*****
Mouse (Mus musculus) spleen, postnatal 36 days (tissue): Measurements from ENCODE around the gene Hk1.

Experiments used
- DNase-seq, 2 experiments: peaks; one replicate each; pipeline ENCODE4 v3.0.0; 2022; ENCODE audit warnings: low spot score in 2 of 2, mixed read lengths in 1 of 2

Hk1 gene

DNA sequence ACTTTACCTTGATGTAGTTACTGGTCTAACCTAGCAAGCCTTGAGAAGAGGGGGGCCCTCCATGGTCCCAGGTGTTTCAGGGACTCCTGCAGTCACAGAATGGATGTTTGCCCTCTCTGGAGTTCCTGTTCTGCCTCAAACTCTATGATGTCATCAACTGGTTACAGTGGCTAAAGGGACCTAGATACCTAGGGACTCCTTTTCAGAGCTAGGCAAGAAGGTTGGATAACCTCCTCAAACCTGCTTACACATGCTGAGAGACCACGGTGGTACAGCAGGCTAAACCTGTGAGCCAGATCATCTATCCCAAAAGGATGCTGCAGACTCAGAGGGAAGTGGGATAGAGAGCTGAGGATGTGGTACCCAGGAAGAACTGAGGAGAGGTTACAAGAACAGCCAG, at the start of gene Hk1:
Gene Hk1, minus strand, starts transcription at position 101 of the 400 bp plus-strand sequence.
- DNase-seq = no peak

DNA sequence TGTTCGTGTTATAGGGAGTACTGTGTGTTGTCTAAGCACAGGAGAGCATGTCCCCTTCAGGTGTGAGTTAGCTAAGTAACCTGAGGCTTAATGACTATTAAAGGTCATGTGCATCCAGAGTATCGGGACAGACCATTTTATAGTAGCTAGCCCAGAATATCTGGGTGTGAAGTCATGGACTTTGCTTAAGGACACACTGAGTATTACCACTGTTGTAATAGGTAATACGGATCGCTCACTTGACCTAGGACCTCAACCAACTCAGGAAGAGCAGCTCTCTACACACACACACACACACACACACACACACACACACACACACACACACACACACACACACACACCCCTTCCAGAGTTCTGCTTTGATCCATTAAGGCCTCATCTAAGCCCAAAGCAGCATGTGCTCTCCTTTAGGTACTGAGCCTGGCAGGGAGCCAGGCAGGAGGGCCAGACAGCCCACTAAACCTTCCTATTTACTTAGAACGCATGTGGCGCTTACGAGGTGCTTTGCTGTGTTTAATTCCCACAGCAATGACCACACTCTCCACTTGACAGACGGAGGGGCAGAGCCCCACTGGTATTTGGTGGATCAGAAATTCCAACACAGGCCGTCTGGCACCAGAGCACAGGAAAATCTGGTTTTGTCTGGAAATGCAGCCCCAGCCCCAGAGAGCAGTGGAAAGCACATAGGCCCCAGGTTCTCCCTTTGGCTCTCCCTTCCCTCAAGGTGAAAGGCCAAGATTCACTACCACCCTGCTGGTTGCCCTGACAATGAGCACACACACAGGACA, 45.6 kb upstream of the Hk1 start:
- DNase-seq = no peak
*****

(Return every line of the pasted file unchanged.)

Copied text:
Mouse (Mus musculus) spleen, postnatal 36 days (tissue): Measurements from ENCODE around the gene Hk1.

Experiments used
- DNase-seq, 2 experiments: peaks; one replicate each; pipeline ENCODE4 v3.0.0; 2022; ENCODE audit warnings: low spot score in 2 of 2, mixed read lengths in 1 of 2

Hk1 gene

DNA sequence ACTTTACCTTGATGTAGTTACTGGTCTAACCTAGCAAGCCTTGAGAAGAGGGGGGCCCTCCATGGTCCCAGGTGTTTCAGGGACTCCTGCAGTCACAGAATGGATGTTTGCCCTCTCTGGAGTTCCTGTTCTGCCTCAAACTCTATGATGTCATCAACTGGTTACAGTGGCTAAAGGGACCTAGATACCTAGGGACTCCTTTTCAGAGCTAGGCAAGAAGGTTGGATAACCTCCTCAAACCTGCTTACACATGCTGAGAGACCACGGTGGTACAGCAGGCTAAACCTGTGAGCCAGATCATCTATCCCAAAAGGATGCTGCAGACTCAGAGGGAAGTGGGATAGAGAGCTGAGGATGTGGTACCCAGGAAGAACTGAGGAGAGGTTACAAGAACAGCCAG, at the start of gene Hk1:
Gene Hk1, minus strand, starts transcription at position 101 of the 400 bp plus-strand sequence.
- DNase-seq = no peak

DNA sequence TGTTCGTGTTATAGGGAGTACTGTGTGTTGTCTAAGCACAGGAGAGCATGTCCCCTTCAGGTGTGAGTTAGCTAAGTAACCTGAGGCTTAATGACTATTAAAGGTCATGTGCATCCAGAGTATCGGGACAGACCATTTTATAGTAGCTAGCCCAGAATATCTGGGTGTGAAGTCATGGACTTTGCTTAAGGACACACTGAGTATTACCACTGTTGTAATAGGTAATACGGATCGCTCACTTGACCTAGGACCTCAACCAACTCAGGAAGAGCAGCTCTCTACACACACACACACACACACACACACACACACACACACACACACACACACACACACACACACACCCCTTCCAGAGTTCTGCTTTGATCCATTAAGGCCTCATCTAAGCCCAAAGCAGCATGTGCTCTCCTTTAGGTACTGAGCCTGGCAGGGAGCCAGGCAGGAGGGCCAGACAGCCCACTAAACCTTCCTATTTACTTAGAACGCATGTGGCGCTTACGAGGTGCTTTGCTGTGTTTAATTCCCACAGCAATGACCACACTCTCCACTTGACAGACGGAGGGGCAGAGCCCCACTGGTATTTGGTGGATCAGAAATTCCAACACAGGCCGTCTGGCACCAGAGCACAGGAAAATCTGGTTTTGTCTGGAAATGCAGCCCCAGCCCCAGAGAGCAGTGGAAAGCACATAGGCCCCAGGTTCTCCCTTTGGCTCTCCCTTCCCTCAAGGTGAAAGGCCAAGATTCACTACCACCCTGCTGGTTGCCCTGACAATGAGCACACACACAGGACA, 45.6 kb upstream of the Hk1 start:
- DNase-seq = no peak